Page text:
If somebody makes a reasonable amount of money from something that works, I have no problem with that. If someone could come up with a cheap, scalabIe way of getting most poor kids up to an eighth grade level in reading, writing, and math, I’d personally cheer her getting a billion dollars. No mistype; billion with a B. It’s that important.

            I feel like, in the ed business, we care too much about whether an idea sounds good or where it came from, and not enough about whether it works.

  3. Shows you what happens when you assume.

    Here I’d thought public schools have always been “uncreative, joyless institutions”, that they’d been designed that way, and it turns out to be a recent affliction. I guess experience really isn’t all that dependable a guide.

  4. Stacy in NJ says:

    I’m going to summarize the Education Declaration to Rebuild America: Mo money, mo money, mo money.

  5. CarolineSF says:

    Roger, I agree, especially with this: “I completely agree that it’s wrong, wrong, wrong, to push for an education “reform” which doesn’t work and makes you money.” But then what about if it works for some reason that you obfuscate or conceal (such as with the many “miracle” charters that admit and retain only compliant, motivated students from compliant, motivated, supportive families and then proclaim their superiority to public schools that don’t winnow)? There are a lot of complexities here.

    • If public schools were providing a safe, disciplined environment and challenging academics to “compliant, motivated students”, their “compliant, motivated and supportive families” wouldn’t be pulling their kids out of the public schools. As long as public school refuse to remove disruptive and dangerous kids (permanently, if necessary) and separate kids according to their academic and motivation levels, caring parents will look elsewhere. There’s nothing stopping public schools and politicians from doing likewise and refusing to let the unable and/or unwilling to compromise opportunities for the able and willing – except for their reality-ignoring fantasies.

    • Roger Sweeny says:

      It’s wrong to obfuscate. Public school supporters should make a lot of noise about what successful charters are doing, and then say, “Can we learn anything from them to do our job better?”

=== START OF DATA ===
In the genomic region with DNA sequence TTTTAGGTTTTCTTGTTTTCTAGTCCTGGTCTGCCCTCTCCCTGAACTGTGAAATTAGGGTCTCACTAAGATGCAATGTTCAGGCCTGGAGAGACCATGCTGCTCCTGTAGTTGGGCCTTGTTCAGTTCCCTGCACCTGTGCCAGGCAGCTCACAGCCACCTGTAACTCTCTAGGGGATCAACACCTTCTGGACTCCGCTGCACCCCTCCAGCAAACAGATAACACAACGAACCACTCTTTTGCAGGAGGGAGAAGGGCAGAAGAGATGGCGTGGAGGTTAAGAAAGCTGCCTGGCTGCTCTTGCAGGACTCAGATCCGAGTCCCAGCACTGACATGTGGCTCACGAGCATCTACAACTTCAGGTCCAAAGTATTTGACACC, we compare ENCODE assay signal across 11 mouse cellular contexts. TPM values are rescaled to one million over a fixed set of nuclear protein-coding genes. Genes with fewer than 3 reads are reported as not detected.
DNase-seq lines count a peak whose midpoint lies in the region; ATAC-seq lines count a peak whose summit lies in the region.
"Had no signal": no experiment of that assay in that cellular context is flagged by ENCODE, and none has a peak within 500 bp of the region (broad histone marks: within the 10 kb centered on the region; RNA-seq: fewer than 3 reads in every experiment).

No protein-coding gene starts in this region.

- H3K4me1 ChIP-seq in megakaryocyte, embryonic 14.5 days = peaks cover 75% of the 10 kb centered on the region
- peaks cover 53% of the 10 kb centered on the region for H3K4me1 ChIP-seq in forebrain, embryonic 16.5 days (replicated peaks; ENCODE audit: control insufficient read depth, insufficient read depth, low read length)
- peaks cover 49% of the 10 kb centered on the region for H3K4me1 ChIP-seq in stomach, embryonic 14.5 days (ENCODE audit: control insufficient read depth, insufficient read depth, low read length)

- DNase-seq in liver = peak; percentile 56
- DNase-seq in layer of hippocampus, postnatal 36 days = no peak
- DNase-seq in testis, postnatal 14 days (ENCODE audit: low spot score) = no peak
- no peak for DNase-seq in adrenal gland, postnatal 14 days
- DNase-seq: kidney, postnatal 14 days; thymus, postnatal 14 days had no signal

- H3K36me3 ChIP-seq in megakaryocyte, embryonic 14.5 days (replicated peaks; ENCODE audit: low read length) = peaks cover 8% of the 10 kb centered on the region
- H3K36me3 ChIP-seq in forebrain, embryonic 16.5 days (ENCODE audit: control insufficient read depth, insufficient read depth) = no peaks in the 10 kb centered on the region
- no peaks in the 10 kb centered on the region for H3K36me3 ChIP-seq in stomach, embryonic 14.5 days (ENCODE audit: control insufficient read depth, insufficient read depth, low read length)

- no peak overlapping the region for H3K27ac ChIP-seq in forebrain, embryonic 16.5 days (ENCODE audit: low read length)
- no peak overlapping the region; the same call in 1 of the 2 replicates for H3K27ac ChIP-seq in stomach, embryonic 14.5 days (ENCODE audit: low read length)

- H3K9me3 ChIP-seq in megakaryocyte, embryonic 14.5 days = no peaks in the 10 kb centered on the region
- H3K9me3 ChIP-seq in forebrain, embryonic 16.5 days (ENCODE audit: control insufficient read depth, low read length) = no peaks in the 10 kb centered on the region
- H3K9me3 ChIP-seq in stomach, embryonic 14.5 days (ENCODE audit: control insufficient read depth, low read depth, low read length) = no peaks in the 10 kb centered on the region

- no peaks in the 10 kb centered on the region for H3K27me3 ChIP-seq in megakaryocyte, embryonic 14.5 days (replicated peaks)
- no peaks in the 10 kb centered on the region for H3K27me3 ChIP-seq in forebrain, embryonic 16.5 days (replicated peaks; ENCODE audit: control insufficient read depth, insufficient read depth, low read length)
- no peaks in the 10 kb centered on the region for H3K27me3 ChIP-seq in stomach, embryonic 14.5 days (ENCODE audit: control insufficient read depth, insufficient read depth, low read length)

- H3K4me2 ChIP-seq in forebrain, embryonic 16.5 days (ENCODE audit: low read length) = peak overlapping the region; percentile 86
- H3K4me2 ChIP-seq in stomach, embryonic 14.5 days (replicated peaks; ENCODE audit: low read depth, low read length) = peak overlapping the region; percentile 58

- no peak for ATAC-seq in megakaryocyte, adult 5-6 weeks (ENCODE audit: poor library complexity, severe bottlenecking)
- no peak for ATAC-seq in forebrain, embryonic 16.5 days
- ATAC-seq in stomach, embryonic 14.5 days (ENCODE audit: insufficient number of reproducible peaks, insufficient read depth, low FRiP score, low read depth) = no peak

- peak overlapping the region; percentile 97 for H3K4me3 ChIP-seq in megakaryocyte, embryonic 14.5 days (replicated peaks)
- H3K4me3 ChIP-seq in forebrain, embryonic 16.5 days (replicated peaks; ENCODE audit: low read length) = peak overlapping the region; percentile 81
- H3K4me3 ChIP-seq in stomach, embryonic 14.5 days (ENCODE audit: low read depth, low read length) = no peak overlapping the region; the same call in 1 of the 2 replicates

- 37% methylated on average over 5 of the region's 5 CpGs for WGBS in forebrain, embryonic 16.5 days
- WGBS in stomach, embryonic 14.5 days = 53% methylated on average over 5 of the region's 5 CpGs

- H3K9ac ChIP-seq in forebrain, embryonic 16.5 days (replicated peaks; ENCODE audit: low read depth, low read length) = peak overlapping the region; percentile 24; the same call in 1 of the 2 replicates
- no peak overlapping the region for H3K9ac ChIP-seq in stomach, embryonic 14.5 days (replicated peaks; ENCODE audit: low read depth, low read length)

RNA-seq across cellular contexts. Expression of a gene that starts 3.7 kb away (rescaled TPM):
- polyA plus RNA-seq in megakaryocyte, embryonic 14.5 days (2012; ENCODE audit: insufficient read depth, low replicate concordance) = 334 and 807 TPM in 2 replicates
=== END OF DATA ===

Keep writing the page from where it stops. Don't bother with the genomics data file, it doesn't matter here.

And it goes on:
• Any time you can provide something approximating evidence of the existence of these “charters that admit and retain only compliant, motivated students” I’ll be thrilled to peruse it.

      It’s alright with you, Caroline, if I don’t hold my breath waiting for that momentous event, isn’t it?

      • CarolineSF says:

        Half the charter folks say, in essence, “Hell yes, we only keep the students we want, and those stupid public schools should be doing the same thing! What’s wrong with them, not being smart like the charters?” The other half react like Allen. Sometimes the same person gives both responses — sometimes mere minutes apart. As Roger says, it’s wrong to obfuscate (and of course obfuscate is a polite euphemism).

        • CarolineSF says:

          (As we see from Momof4’s response, which is exactly what I describe. Which is it, charter folks?)

          • To clarify, I didn’t say that charters have only “compliant, motivated students”. You said that. My response was, what are the public schools doing to retain those kids? Apparently, not enough.

      • The question remains unanswered.

        No surprise really the illegitimate critics of charters being full, primarily, of obfuscation to use the polite euphemism.

        That raises the question of what the likes of Caroline’s true objection to charters might be? Unable to substantiate the charges they level the only reasonable conclusion is that their true objection won’t bear the light of day.

        So Caroline, are “the masses”, of whom you certainly don’t consider yourself a member, too stupid to be trusted to make our own choices? Or is it just parents other then yourself? Or is it just black parents?

        I tingle with anticipation at the thought of a thoughtful and forthright reply.

  6. Congratulations, Caroline.

    The post’s rolled off the bottom of the blog so you don’t have to substantiate your charges. I guess when you can’t substantiate your charges fleetness of foot isn’t just a virtue, it’s a necessity.